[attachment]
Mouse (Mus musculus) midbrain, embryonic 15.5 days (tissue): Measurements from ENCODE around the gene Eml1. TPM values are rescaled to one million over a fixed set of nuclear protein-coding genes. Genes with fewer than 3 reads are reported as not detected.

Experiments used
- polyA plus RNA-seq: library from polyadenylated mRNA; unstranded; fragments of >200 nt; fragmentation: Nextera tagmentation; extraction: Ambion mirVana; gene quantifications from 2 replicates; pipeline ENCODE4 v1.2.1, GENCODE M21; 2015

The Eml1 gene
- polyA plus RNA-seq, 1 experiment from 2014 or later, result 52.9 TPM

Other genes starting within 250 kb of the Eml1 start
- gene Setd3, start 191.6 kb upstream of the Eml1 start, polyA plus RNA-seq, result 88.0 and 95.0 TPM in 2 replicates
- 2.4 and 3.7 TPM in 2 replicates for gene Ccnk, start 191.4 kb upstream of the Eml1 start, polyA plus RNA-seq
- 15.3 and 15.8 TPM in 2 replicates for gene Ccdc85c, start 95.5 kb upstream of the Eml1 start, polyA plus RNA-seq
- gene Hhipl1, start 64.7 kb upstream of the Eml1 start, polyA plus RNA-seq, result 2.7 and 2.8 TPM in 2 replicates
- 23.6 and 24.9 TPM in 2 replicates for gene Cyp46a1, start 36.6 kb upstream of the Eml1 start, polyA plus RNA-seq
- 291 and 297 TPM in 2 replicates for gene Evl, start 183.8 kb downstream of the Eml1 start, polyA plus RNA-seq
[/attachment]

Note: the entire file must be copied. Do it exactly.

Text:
Mouse (Mus musculus) midbrain, embryonic 15.5 days (tissue): Measurements from ENCODE around the gene Eml1. TPM values are rescaled to one million over a fixed set of nuclear protein-coding genes. Genes with fewer than 3 reads are reported as not detected.

Experiments used
- polyA plus RNA-seq: library from polyadenylated mRNA; unstranded; fragments of >200 nt; fragmentation: Nextera tagmentation; extraction: Ambion mirVana; gene quantifications from 2 replicates; pipeline ENCODE4 v1.2.1, GENCODE M21; 2015

The Eml1 gene
- polyA plus RNA-seq, 1 experiment from 2014 or later, result 52.9 TPM

Other genes starting within 250 kb of the Eml1 start
- gene Setd3, start 191.6 kb upstream of the Eml1 start, polyA plus RNA-seq, result 88.0 and 95.0 TPM in 2 replicates
- 2.4 and 3.7 TPM in 2 replicates for gene Ccnk, start 191.4 kb upstream of the Eml1 start, polyA plus RNA-seq
- 15.3 and 15.8 TPM in 2 replicates for gene Ccdc85c, start 95.5 kb upstream of the Eml1 start, polyA plus RNA-seq
- gene Hhipl1, start 64.7 kb upstream of the Eml1 start, polyA plus RNA-seq, result 2.7 and 2.8 TPM in 2 replicates
- 23.6 and 24.9 TPM in 2 replicates for gene Cyp46a1, start 36.6 kb upstream of the Eml1 start, polyA plus RNA-seq
- 291 and 297 TPM in 2 replicates for gene Evl, start 183.8 kb downstream of the Eml1 start, polyA plus RNA-seq